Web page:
Just like in any other sales job, persistence pays off - but don’t forget to get off people’s back once in a while. Just because business continuity is your focus of attention, it will not necessarily be your stakeholders’ top-priority. Consequently, you might want to make it as convenient as possible for them to participate in your activities, for instance by exercising your IT outage scenario when your IT department is doing scheduled maintenance anyway. As a result, your practice drill isn’t causing any additional interruptions. Also, most staff won’t object to practising the work-from-home pandemic strategy occasionally. Don’t get me wrong, business continuity is not a popularity contest, but in all likelihood most people will initially perceive you as little more than a nuisance preventing them from getting their ‘normal’ job done. You will need every trick in the book to keep them motivated.
Basic BCP ingredients
To answer the frequently asked question about what should actually go into a business continuity plan, a non-exhaustive list of fundamental components is provided below:
- Plan owner(s) and person(s) responsible for individual plan components;
- Activation trigger (When is your plan activated? This could be based on maximum acceptable outage times) and activation sequences (How is the plan activated? Make sure to prioritise if you have more than one BCP and to establish communication protocols);
- Contact lists (staff, suppliers, customers, emergency contacts). Also include at least one backup for each contact, as well as next-of-kin, after-hours, and mobile numbers);
- A list of minimum resources required (human resources, laptops, mobile phones, two-way radios, cars, software, vital records, gensets, etc.);
- Pre-determined alternative location arrangements (How many people will have to be displaced if the building has to be vacated? Where do we relocate to? How do we get there? For how long can we stay there?);
- Workarounds (e.g. for each generic scenario);
- Reference to your organisation’s standard operating procedures;
- Incident log forms;
- General document control (version control, distribution list, date of last update, BCP location on your network drive/intranet/document management system).
Once your continuity documentation is in place, you will want to establish an ongoing training and testing regime for validation and practicing purposes.
Practice, practice, practice
This should really be the fun part of it all, so don’t try to make people fail or cry or crawl - and if you do, don’t be surprised if they won’t turn up for your next exercise. Remember the part about the sales job?
Again, doing it all at once is not a good idea. Start with simple plan reviews and follow up with life tests for smaller, manageable areas before doing comprehensive, organisation-wide exercises. These activities aren’t about failing or passing a test, they are about building up competence and as long as you achieve that, every test will be a success.
It is sad to say, but a real incident does help. A lot. People will see business continuity in a completely different light once they’ve been exposed to the inconvenience of a major business disruption. Try to find people in your organisation who previously experienced such situations; they can be great ambassadors for your cause.
But don’t just burn down headquarters yet to have a real-life incident. Realistically, if staff are picking up the plan for the first time when the building is on fire, it is too late already. Experience shows that business continuity plans actually aren’t heavily used during incidents; unless staff have to assume completely new roles or look up phone numbers. In most occasions, your plan is simply a tool to develop a routine before a business disruption happens. During exercising is the right time to step through the documentation, identify gaps and ask questions.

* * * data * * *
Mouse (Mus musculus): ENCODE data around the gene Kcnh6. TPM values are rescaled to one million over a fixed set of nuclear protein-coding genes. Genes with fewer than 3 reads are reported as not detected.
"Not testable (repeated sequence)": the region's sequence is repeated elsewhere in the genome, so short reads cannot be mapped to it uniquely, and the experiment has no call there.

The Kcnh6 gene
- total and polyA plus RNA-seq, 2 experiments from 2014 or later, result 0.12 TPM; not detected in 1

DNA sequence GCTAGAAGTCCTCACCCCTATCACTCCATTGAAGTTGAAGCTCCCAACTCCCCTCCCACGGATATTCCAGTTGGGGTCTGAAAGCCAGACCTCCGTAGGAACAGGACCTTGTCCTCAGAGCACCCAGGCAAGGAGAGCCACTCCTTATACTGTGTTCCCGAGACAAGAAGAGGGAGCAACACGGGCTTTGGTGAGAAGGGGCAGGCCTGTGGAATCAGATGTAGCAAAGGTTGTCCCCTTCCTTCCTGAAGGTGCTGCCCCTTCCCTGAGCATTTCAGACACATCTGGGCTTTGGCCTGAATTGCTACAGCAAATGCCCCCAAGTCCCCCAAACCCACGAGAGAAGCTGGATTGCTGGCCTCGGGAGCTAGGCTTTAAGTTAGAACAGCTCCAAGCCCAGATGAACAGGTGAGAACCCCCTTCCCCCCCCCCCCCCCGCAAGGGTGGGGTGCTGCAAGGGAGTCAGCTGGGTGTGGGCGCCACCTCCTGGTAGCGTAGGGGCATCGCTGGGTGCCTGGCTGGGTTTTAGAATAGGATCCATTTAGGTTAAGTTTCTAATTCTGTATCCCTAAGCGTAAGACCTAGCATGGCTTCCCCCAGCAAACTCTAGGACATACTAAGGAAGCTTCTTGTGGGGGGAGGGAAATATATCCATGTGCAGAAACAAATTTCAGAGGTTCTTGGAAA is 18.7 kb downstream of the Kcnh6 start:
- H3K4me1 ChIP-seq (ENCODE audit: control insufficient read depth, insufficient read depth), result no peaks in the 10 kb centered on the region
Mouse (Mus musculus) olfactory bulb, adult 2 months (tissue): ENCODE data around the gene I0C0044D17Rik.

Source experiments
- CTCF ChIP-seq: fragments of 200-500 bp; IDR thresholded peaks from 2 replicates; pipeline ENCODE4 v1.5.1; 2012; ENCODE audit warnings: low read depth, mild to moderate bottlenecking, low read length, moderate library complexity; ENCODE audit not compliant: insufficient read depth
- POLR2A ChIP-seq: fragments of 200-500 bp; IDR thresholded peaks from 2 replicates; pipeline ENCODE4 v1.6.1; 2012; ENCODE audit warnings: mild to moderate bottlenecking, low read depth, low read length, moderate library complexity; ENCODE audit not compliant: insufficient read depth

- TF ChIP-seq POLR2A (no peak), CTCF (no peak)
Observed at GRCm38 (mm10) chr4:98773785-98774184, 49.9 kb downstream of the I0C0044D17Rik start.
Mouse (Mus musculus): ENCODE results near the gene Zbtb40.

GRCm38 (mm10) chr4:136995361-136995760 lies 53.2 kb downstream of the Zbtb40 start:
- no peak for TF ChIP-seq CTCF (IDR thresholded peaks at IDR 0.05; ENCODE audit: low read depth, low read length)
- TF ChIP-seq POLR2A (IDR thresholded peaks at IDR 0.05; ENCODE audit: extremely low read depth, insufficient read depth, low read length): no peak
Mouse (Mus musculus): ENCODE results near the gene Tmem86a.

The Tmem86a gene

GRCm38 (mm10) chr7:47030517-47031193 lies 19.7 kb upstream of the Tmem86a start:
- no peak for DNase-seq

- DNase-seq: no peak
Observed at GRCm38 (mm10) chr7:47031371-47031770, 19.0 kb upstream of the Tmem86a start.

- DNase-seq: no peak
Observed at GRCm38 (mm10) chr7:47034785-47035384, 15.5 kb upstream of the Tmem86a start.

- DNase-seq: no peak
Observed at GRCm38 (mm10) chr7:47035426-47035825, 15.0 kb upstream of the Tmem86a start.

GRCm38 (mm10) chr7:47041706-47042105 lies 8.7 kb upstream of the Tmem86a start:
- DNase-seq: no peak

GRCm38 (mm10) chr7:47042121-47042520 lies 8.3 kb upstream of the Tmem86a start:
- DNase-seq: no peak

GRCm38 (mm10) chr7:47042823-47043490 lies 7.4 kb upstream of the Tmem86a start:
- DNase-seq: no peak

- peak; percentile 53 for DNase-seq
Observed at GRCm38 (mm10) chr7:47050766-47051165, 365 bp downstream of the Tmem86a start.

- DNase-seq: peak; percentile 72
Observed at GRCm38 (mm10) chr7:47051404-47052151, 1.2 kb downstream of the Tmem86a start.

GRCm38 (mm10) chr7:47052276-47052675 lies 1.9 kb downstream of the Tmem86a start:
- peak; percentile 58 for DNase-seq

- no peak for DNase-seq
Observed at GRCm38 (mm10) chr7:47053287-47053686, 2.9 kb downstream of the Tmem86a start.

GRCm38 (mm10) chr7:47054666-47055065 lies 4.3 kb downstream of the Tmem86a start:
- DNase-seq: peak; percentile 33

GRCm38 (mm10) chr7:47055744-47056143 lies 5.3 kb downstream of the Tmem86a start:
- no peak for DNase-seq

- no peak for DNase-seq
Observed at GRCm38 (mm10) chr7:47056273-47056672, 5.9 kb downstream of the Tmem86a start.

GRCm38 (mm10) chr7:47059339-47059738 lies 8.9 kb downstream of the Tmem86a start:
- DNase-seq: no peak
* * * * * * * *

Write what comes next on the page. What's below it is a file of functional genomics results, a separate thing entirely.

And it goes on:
To get the most out of your practice drills, take scenarios that are meaningful to your employees. Hence locusts plagues and alien invasions are probably out of the question. Maybe you can even use an event your organisation encountered in the past already.
Involve your stakeholders
Most importantly, make sure your stakeholders are involved at every step of the journey, including the business impact analysis and risk assessment stages. Don’t hide in your office for 12 months writing a business continuity plan in isolation and then expect people to buy into the outcome. That simply won’t happen.
Similarly, don’t enforce something your staff won’t need, just because it’s written somewhere or some auditor requested it. If one of your departments has a three- paragraph business continuity plan and it works for them, then that’s ok. That’s all they need. To get the most out of business continuity, it should be meaningful to staff and approached with common sense. And beware the consultants, too. Many a consultant will try to sell you their standard off-the-shelf product which isn’t really tailored to your organisation (i.e. useless) and/or volumes and volumes of paperwork (since getting paid by the hour). On the other hand, one area where I found consultants of excellent value is in exercising our plans - they do this stuff all the time and know how to expose gaps.
Regarding a business continuity plan’s content however, as much of it as possible should be originated and owned by the people who will be using the plans, i.e. your staff. After all, your goal should not just be to have a documented plan on the shelf, but to get people involved and prepared.
Good luck and enjoy the ride!
This article first appeared in Continuity Forum News, Edition 9, January 2008. Website: www.continuity.net.au. Contact: firstname.lastname@example.org
•Date: 4th April 2008• Region: Australia/World •Type: Article •Topic: BC plan dev.